determining, with the processor, an intensity of neighboring pixels in the two-dimensional image neighboring the at least one missing point in the three-dimensional point cloud, and
filling, with the processor, the at least one missing point in the three-dimensional point cloud with a filler point using depth information from depth values in the three-dimensional point cloud that correspond with the neighboring pixels in the two-dimensional image where the neighboring pixels have intensities that correspond with an intensity of a point in the two-dimensional image associated with a respective missing point in the three-dimensional point cloud;
generating a second upsampled three-dimensional point cloud by
determining, with the processor, at least one local area of the first upsampled three-dimensional point cloud,
determining, with the processor, entropies of pixels in the two-dimensional image that correspond with the at least one local area of the first upsampled three-dimensional point cloud, and
adding, with the processor, at least one point to the at least one local area of the first upsampled three-dimensional point cloud based on the entropies of pixels in the two-dimensional image that correspond with the at least one local area and a scaled entropy threshold; and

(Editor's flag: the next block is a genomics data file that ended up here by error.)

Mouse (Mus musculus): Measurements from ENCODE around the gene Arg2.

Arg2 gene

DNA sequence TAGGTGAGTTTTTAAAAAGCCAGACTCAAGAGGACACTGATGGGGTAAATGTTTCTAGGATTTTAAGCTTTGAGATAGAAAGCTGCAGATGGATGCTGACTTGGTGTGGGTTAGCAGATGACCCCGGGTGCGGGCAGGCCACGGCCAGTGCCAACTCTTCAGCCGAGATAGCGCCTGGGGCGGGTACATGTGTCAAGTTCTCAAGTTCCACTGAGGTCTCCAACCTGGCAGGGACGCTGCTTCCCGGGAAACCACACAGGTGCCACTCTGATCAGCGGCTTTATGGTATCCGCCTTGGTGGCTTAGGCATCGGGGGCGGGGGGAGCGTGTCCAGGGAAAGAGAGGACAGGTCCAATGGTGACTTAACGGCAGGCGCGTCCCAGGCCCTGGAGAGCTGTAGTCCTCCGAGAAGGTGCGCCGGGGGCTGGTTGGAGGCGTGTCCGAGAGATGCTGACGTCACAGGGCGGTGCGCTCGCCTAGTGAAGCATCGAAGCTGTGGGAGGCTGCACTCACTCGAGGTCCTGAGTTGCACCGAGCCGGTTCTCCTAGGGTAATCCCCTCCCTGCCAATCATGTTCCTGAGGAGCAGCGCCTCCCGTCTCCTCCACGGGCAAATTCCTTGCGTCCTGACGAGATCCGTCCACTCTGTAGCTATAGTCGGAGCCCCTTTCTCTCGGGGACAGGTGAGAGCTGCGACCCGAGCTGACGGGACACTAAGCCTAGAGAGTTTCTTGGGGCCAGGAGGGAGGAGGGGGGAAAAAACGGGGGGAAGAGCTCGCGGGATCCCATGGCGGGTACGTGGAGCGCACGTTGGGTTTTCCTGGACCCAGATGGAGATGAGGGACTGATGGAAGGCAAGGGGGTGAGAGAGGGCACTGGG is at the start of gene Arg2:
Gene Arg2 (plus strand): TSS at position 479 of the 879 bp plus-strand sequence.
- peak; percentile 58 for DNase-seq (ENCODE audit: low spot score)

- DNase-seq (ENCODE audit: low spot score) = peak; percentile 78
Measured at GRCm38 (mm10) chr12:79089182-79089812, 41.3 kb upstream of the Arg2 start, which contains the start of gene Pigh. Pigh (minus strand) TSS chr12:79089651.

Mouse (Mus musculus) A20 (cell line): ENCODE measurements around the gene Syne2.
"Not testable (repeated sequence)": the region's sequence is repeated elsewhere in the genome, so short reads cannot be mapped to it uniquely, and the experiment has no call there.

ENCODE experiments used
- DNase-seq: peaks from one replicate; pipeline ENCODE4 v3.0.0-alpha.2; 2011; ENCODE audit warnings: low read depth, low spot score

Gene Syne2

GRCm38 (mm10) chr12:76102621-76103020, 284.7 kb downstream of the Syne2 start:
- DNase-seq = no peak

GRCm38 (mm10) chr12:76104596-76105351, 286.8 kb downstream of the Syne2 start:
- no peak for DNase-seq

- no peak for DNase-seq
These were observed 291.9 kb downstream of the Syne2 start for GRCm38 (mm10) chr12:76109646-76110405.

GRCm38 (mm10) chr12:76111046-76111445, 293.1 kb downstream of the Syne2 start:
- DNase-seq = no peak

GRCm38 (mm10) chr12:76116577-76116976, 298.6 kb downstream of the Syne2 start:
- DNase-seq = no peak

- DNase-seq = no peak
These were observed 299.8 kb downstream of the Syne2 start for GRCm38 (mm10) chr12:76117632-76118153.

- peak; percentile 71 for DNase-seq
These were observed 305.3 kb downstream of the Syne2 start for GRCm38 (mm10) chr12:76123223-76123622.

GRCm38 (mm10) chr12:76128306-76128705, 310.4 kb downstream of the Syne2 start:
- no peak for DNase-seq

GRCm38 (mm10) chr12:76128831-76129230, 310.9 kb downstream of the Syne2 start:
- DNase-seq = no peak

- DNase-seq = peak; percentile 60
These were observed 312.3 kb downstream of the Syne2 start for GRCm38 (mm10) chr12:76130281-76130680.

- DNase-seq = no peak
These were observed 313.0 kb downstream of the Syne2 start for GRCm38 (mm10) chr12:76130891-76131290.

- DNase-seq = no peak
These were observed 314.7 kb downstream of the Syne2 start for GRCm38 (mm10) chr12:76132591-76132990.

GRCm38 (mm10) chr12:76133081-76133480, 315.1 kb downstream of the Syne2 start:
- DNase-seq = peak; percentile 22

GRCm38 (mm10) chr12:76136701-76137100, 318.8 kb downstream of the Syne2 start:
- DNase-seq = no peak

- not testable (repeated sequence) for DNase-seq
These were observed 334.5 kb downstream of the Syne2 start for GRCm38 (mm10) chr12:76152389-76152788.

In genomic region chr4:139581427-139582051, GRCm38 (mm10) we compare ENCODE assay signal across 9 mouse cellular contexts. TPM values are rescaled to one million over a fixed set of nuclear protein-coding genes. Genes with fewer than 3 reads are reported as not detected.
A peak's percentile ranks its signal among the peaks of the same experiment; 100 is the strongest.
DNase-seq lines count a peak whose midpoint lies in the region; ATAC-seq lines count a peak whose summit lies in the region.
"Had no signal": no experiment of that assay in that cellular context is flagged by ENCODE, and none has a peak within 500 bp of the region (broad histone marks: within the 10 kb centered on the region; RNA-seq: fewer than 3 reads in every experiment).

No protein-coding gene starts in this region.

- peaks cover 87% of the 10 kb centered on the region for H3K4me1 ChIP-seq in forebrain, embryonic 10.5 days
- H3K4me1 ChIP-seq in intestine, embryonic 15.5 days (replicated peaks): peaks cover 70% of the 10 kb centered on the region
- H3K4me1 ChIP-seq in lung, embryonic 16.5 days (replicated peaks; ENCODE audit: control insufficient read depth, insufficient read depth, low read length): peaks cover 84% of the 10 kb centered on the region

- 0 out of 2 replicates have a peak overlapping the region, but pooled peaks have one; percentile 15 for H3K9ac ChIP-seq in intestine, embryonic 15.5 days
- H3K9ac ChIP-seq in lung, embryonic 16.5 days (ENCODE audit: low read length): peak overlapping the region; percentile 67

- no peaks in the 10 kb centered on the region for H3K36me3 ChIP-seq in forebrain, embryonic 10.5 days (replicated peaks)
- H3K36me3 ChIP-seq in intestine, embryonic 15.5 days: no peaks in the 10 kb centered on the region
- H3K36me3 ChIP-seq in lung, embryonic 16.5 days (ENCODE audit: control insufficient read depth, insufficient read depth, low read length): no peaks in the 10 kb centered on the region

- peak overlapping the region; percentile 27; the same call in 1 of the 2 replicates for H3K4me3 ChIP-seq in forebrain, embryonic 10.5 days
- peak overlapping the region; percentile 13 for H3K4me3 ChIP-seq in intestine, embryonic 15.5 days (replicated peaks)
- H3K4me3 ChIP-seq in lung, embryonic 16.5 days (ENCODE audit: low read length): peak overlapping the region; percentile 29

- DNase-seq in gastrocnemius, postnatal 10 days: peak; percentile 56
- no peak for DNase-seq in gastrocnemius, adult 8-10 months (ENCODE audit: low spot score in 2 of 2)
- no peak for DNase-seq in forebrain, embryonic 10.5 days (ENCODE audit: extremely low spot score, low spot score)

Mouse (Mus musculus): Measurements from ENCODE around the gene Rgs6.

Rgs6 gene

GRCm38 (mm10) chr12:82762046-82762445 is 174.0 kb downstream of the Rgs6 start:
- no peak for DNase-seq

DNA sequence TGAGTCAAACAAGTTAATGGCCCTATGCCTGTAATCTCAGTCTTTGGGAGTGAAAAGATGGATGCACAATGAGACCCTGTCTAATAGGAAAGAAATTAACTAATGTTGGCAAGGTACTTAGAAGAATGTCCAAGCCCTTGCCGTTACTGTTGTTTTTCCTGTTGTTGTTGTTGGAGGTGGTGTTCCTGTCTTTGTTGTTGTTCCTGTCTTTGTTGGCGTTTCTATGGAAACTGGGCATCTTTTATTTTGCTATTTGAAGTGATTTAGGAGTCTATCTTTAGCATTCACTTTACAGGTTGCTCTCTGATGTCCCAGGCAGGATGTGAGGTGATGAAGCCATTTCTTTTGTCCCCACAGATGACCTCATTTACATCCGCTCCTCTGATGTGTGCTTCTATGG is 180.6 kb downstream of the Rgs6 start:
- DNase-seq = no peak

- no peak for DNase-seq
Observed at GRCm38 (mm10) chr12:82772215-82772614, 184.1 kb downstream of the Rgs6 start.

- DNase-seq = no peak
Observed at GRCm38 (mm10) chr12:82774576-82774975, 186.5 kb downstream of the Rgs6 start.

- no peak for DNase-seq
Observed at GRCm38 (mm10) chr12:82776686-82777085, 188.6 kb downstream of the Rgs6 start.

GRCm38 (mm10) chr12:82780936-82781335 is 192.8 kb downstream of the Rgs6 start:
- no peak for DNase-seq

registering the second upsampled three-dimensional point cloud with a predetermined three-dimensional model of the scanned object.
16. The non-transitory computer readable medium of claim 15, wherein the at least one missing point is filled with the filler point when the intensities of the neighboring pixels and the intensity of the point in the two-dimensional image associated with the respective missing point in the three-dimensional point cloud match within a predetermined threshold.
17. The non-transitory computer readable medium of claim 15, wherein filling the at least one missing point in the three-dimensional point cloud with the filler point further comprises assigning a weight for the neighboring pixels in the two-dimensional image.
18. The non-transitory computer readable medium of claim 15, wherein generating the first upsampled three-dimensional point cloud further comprises:
assigning depth values to points in the two-dimensional image based on corresponding points in the three-dimensional point cloud; and
interpolating depth values for pixels of the two-dimensional image that do not have corresponding points in the three-dimensional point cloud.
19. The non-transitory computer readable medium of claim 18, wherein interpolating the depth values for pixels of the two dimensional point cloud occurs in a predefined upsampling window around a point in the two-dimensional image having a known depth.
20. The non-transitory computer readable medium of claim 15, wherein the scaled entropy threshold includes:
a first threshold where upsampling does not occur if the entropies of pixels in the two-dimensional image that correspond with the at least one local area exceeds the first threshold;
a second threshold where a mean upsampling occurs if the entropies of pixels in the two-dimensional image that correspond with the at least one local area are less than the second threshold; and
a weighted upsampling occurs if the entropies of pixels in the two-dimensional image that correspond with the at least one local area is between the first and second thresholds.